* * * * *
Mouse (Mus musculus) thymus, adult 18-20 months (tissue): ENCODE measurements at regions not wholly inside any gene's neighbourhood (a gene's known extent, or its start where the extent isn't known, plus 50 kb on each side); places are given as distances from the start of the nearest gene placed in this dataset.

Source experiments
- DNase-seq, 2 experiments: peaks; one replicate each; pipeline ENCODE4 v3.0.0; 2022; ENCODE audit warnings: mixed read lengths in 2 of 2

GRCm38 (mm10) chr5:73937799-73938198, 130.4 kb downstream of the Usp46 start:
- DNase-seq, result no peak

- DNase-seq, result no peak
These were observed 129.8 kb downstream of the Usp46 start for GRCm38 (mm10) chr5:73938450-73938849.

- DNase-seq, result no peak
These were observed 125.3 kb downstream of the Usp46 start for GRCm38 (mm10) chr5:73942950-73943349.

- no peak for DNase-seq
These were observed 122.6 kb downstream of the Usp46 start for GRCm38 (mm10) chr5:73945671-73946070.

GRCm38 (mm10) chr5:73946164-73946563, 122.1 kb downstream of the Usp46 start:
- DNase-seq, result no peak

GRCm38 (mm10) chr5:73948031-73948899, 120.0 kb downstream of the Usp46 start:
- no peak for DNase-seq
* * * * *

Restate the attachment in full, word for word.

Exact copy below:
Mouse (Mus musculus) thymus, adult 18-20 months (tissue): ENCODE measurements at regions not wholly inside any gene's neighbourhood (a gene's known extent, or its start where the extent isn't known, plus 50 kb on each side); places are given as distances from the start of the nearest gene placed in this dataset.

Source experiments
- DNase-seq, 2 experiments: peaks; one replicate each; pipeline ENCODE4 v3.0.0; 2022; ENCODE audit warnings: mixed read lengths in 2 of 2

GRCm38 (mm10) chr5:73937799-73938198, 130.4 kb downstream of the Usp46 start:
- DNase-seq, result no peak

- DNase-seq, result no peak
These were observed 129.8 kb downstream of the Usp46 start for GRCm38 (mm10) chr5:73938450-73938849.

- DNase-seq, result no peak
These were observed 125.3 kb downstream of the Usp46 start for GRCm38 (mm10) chr5:73942950-73943349.

- no peak for DNase-seq
These were observed 122.6 kb downstream of the Usp46 start for GRCm38 (mm10) chr5:73945671-73946070.

GRCm38 (mm10) chr5:73946164-73946563, 122.1 kb downstream of the Usp46 start:
- DNase-seq, result no peak

GRCm38 (mm10) chr5:73948031-73948899, 120.0 kb downstream of the Usp46 start:
- no peak for DNase-seq